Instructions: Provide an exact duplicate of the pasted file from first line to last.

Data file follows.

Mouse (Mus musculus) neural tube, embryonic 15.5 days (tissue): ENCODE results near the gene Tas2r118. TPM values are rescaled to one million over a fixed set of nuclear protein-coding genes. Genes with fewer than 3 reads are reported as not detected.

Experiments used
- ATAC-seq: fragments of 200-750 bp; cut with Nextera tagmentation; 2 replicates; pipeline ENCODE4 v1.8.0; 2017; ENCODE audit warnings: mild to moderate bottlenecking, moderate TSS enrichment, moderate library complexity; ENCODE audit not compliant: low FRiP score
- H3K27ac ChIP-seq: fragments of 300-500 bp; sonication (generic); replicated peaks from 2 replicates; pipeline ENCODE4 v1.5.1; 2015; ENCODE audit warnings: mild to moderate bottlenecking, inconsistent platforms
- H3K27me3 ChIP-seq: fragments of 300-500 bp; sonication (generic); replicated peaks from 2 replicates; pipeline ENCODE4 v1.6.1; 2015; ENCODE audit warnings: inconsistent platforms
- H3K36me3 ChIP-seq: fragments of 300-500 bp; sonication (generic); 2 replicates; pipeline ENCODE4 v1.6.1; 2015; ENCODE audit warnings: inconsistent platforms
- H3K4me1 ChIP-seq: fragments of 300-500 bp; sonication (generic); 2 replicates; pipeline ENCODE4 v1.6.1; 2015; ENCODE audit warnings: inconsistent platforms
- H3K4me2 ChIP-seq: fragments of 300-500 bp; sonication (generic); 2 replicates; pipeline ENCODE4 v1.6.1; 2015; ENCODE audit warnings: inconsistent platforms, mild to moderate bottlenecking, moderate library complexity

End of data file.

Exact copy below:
Mouse (Mus musculus) neural tube, embryonic 15.5 days (tissue): ENCODE results near the gene Tas2r118. TPM values are rescaled to one million over a fixed set of nuclear protein-coding genes. Genes with fewer than 3 reads are reported as not detected.

Experiments used
- ATAC-seq: fragments of 200-750 bp; cut with Nextera tagmentation; 2 replicates; pipeline ENCODE4 v1.8.0; 2017; ENCODE audit warnings: mild to moderate bottlenecking, moderate TSS enrichment, moderate library complexity; ENCODE audit not compliant: low FRiP score
- H3K27ac ChIP-seq: fragments of 300-500 bp; sonication (generic); replicated peaks from 2 replicates; pipeline ENCODE4 v1.5.1; 2015; ENCODE audit warnings: mild to moderate bottlenecking, inconsistent platforms
- H3K27me3 ChIP-seq: fragments of 300-500 bp; sonication (generic); replicated peaks from 2 replicates; pipeline ENCODE4 v1.6.1; 2015; ENCODE audit warnings: inconsistent platforms
- H3K36me3 ChIP-seq: fragments of 300-500 bp; sonication (generic); 2 replicates; pipeline ENCODE4 v1.6.1; 2015; ENCODE audit warnings: inconsistent platforms
- H3K4me1 ChIP-seq: fragments of 300-500 bp; sonication (generic); 2 replicates; pipeline ENCODE4 v1.6.1; 2015; ENCODE audit warnings: inconsistent platforms
- H3K4me2 ChIP-seq: fragments of 300-500 bp; sonication (generic); 2 replicates; pipeline ENCODE4 v1.6.1; 2015; ENCODE audit warnings: inconsistent platforms, mild to moderate bottlenecking, moderate library complexity